Gary:   Guitar World is a great publication with some really fine people who work and write for it, with a strong editorial vision, a real drive for excellence and a consistent hunger to improve, both commercially and qualitatively. It does an intriguing job of straddling the line between being a player’s journal and a general music mag, and I think both parties are more the better for it. It really does transcend the perceived limitations of an instrument-oriented publication and offers plenty of insight to those who don’t know their seven-strings from their 7-11s.

Steven:   I would consider you a “classic rock” writer. Do you agree with that tag, is classic rock your favorite kind of music and what do you think of the amazing popularity of the classic rock radio format?

Gary:   I don’t agree with the part about being a “classic rock writer”; the bulk of what I do is actually newer and younger–whatever we’re calling “alternative,” hip-hop, electronic, Americana. That said, I think I’m not as dismissive of classic rock as some of my peers; I still find a very human drama in musicians who are establishing rock ‘n’ roll as a lifelong career, much the same way country, blues and jazz artists have always been able to do. There are also a great number of readers who maintain loyalties to these bands–and it’s no longer surprising to see lots of young faces in that crowd. Is it all good? Of course not, but there’s some quality within the dreck. And, believe it or not, one of the best concerts I saw this year was the reunited Guess Who, which sounded great and played a set full of hits with real passion. It’s interesting, too, that our definitions of “classic rock” are constantly changing. At this point, after 20 years, is U2 a classic rock band? Is Motley Crue? Def Leppard? R.E.M.? Elvis Costello and the Clash? Ultimately, classic rock is yet another marketing and formatting term rather than a definition for a kind of music. But I think you can miss a lot of very good stories by writing off certain acts merely because of how long they’ve been around.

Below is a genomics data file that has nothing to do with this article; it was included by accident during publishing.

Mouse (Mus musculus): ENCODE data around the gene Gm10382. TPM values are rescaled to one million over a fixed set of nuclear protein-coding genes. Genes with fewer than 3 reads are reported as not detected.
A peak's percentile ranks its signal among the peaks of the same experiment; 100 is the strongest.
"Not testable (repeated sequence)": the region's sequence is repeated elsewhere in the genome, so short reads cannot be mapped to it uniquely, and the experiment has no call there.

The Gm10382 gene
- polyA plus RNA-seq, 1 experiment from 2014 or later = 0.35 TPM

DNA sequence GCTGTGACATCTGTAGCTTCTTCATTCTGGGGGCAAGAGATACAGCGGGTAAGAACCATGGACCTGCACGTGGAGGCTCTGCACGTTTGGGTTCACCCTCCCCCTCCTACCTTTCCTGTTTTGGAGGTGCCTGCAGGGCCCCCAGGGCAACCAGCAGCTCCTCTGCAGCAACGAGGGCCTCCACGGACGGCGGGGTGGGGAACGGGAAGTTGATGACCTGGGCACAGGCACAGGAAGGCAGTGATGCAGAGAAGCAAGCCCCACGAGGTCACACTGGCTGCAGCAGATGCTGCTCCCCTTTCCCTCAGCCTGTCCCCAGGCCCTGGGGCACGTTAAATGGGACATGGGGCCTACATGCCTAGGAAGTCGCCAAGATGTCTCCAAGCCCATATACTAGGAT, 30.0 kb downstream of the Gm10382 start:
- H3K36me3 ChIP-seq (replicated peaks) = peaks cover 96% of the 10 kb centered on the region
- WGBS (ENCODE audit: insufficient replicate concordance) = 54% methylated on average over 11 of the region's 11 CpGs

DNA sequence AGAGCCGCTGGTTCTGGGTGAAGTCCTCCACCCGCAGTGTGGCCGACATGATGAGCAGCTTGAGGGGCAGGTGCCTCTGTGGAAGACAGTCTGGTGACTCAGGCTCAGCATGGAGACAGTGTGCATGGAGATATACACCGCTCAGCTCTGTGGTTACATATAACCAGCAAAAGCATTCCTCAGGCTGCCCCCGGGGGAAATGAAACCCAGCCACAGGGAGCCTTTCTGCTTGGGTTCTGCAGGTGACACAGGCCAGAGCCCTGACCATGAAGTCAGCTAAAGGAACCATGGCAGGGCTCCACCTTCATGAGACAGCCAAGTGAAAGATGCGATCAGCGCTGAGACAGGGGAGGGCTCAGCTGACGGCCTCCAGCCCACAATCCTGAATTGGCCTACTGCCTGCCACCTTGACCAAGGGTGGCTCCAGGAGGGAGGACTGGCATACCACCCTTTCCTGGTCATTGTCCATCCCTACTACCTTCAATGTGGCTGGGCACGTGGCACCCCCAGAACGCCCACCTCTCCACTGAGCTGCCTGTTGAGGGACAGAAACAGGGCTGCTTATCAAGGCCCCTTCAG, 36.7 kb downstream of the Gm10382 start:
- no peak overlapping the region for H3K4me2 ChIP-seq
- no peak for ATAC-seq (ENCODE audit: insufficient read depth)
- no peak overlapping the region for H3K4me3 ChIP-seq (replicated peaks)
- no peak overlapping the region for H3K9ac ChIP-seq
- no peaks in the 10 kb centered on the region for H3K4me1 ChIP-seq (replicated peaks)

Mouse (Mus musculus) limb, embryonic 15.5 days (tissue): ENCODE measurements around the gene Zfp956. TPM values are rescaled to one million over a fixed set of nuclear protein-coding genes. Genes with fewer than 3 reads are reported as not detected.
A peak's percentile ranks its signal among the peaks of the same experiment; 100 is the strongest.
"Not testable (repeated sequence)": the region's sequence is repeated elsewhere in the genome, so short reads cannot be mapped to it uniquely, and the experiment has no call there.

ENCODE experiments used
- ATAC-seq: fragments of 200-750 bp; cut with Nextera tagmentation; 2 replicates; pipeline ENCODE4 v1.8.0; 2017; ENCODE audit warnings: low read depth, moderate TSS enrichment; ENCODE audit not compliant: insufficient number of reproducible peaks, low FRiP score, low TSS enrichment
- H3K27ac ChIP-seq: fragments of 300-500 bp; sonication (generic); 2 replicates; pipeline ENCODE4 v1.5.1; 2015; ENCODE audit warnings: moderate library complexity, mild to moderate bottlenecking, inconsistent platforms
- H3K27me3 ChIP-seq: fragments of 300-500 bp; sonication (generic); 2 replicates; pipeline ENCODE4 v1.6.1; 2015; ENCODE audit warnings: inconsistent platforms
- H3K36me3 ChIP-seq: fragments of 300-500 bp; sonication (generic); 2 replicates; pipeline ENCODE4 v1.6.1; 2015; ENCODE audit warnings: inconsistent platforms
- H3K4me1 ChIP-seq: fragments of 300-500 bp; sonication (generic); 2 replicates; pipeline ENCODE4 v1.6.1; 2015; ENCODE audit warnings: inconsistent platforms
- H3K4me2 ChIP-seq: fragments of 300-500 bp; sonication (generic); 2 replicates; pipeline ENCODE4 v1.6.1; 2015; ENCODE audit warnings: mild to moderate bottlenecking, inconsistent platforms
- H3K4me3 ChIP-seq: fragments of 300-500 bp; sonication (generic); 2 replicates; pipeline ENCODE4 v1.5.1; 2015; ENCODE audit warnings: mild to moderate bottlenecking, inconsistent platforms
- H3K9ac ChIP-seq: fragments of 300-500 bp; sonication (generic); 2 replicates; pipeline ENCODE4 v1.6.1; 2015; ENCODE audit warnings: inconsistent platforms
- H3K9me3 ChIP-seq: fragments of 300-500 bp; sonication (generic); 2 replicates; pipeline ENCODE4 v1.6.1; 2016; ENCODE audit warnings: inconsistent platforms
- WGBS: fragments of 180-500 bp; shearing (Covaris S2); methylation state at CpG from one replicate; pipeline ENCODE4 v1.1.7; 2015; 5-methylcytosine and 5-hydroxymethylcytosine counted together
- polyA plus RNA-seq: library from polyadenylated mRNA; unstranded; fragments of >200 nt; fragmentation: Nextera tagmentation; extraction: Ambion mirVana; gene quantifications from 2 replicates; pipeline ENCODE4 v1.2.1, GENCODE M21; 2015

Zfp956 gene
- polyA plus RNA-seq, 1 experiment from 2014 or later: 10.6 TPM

Steven:   My favorite part of Guitar World is the column “On the Record.” You write that column 95 percent of the time. You talk to musicians and producers about the making of a particular classic rock album. Was that column your idea and do you have a favorite “On the Record” that you have done?